I'm definitly a fan of a heavy baking stone (I have a Hearthkit plus an old baking stone in my oven) for baguettes and other non-panned breads.  Could be my old oven or my old self, but I've found the combination of the stones and steam to work just fine with very little bother and nothing beats a stone for pizza - sorry. I am aware that heating a stone uses the earth's resources, but I heat the oven and then bake up to 5 breads in quick succession.  We do what we can.

I get the same boring open crumb week after week at 65% hydration (and pure levain - no commercial yeast) with the stone and the steam.  But as you know, I always qualify results with my hands/my dough/my altitude.

For me, the manuvering of a pan to cover my baguettes seems more difficult than pouring a little water into the oven and using my pressure sparayer to spray the stones (I don't spray the oven walls), but we are all different and that is what makes the world go 'round.

I keep going back to hearing that "everything must be perfect" and that no single factor is responsible for great bread.

I will say that Solveig Tofte is cited (in Bread Lines - the publication of the Bread Baker's Guild of America) as saying that she thought that only high hydration would result in an open crumb, but what really was important was making sure that fermentation happened properly.  (Of course then we are not told exactly what this means...) She's pretty good with a baguette.  I think about stuff like that.

Look forward to more experiments and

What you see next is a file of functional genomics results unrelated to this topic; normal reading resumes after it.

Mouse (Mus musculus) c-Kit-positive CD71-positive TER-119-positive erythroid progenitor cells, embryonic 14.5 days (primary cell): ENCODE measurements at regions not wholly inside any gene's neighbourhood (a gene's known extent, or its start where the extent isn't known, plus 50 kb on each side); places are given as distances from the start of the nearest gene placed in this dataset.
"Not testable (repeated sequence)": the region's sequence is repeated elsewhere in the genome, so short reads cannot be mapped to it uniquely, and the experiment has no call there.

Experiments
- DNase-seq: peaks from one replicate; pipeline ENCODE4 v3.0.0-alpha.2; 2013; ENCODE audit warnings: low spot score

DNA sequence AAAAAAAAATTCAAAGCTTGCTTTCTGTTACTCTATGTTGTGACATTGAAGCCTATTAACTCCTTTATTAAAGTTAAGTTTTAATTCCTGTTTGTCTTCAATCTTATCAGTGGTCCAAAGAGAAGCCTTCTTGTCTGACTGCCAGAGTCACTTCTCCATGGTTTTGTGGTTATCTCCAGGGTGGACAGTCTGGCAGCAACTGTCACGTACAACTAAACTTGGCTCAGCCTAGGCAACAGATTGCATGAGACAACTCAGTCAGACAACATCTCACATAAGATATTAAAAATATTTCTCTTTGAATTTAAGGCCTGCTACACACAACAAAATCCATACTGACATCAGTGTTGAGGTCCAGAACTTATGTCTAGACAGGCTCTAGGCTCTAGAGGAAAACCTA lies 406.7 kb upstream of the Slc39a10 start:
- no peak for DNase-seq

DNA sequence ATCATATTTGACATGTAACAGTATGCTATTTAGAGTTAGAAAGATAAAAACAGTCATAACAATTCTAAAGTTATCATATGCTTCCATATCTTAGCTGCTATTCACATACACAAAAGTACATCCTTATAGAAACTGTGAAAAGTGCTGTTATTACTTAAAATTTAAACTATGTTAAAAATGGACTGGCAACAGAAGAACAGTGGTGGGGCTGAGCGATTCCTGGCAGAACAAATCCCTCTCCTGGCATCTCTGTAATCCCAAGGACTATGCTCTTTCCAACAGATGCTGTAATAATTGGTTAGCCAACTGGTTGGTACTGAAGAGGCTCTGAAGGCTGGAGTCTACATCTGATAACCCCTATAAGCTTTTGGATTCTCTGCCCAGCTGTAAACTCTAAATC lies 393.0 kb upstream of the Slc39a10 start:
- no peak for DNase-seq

Happy Baking!

Eli's picture

They look very good! What are your thoughts on this method would you do it again?

I have to say now that I have learned to work with the stone and the cover method I really see a difference in my breads. I still think it is a start to finish process. From mixing to bulk fermenting and on to the stone.

Those look like matzah balls!! All looks delicious!!



dmsnyder's picture

I'll probably try baking this way again, if only to get more data. On the one hand, why mess with a method that works for me (baking stone, cast iron skillet and loaf pan for steaming). On the other hand, I have a lot of respect for Eric, and he certainly turns out great looking breads without a stone.

The pan and aluminum foil cover is pretty easy to manage. There is no hour of pre-heating the stone, boiling water, etc. It would be nice if I can get it to work for me.

Stay tuned.


caviar's picture

The bread looks good and I think trying new things is a great way. But I have to say the dumplings really overpower everything else.

David would be saviour and give us your recipe for the dumplings?


dmsnyder's picture

Chicken & Dumplings

For 4 persons

8 Chicken parts (thighs, drumsticks, wings, ½ breasts)
1 cup Flour
Salt & pepper
2-3 tsp Olive oil
2-4 Leeks halved, washed and sliced thin
1 large Shallot cut up
3 Carrots cut in half rounds ½” thick
2 Stalk celery cut in ½” slices
½ tsp Dried thyme
1/3 cup White wine
3-5 cup Chicken broth
1 cup Peas (optional)

Dredge chicken in flour seasoned with salt and pepper. In a large dutch oven pre-heated on medium to medium-high fire, brown chicken in olive oil on all sides and set aside.

Sauté leeks and shallots in dutch oven until soft (3 min.). Add carrots and celery and sauté until soft (3-5 min.).